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Belfry News from Elloe - July 2016

"The Battle of Boothby Pagnell"

St Andrews Church dates to 1086 when it was mentioned in Doomsday Book, but we must proceed forward through the centuries to the year 1900 in order to recount this tale. The church had been, over the period 1895 to 1897, extensively altered and restored according to the wishes of a Mrs Annie Thorold at a cost to herself of £10,000, equivalent to about £750,000 in todayís money. Work included structural alterations, stained glass windows, marble imported from Italy, and a new electric organ by a Mr Robert Hope Jones, powered by batteries, which unfortunately tended to run flat before the end of services. This problem was resolved when the organ was rebuilt and converted to mains operation by Norman and Beard in 1904. Annie must have been an advocate of high church ceremonies as this was not acceptable to certain low church men, known as "Kensitites" and in 1900 a group of these cycled from Grantham with the intention of smashing sanctuary lamps and other decorations. However, the parishioners of Boothby knew of their approach and as the cyclists came within range opened up with a devastating barrage of rotten eggs and ripe tomatoes. Whether Mrs Thorold was involved in this fracas is not recorded, but I would like to think that she did indeed fling a few tomatoes in defence of her work. Suffice it to say that the locals won the day, though on a more serious note, a revolver was wrested from one of the Kensitites and later hung in the vestry, one assumes as a sort of war trophy. This later disappeared for 55 years before being found under the organ and handed to the police.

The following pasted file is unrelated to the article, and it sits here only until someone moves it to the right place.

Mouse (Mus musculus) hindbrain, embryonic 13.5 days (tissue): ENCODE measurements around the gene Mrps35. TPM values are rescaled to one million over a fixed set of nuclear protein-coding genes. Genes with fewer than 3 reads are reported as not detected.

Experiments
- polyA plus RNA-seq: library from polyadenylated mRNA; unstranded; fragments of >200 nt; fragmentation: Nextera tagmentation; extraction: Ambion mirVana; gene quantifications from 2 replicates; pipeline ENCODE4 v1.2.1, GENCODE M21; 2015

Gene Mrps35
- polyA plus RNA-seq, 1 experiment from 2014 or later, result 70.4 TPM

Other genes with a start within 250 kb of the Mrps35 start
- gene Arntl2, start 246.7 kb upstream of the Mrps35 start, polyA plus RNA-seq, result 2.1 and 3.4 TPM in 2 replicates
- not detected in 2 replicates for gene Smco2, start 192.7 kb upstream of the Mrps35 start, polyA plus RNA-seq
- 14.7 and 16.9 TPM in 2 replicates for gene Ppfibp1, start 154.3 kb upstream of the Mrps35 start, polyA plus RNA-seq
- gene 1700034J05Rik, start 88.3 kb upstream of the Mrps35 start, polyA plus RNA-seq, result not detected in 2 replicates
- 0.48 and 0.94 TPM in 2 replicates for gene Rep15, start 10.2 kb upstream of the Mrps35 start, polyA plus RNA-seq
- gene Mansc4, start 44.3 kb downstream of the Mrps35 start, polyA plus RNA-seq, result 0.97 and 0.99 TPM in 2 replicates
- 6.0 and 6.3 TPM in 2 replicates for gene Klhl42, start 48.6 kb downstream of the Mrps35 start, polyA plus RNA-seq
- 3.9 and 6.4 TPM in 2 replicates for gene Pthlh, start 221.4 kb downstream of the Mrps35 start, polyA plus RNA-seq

I only became aware of these happenings on Friday July 8th, when Tony Walker and myself, from Gedney, participated in a quarter peal, 17 methods mixed doubles, rung to celebrate the 21st birthday of Eleanor, daughter of Andrew Usbourne, Tower Captain at Boothby. Interestingly the bells on which we rang were only installed in 2008, being transferred from Aisthorpe, a redundant church, though the frame in which they are hung was installed in 1897, another result of Mrs Thorold's generosity. After the ringing, Andrew showed me a faded photograph of her. Putting on my glasses I saw a woman, elegant in her Victorian finery. What was she like, this munificent and no doubt strong willed woman? I shall never know, but on looking at her sepia-like portrait I was certain about one aspect of her character - she had a lovely face.

John Bennett - Gedney Tower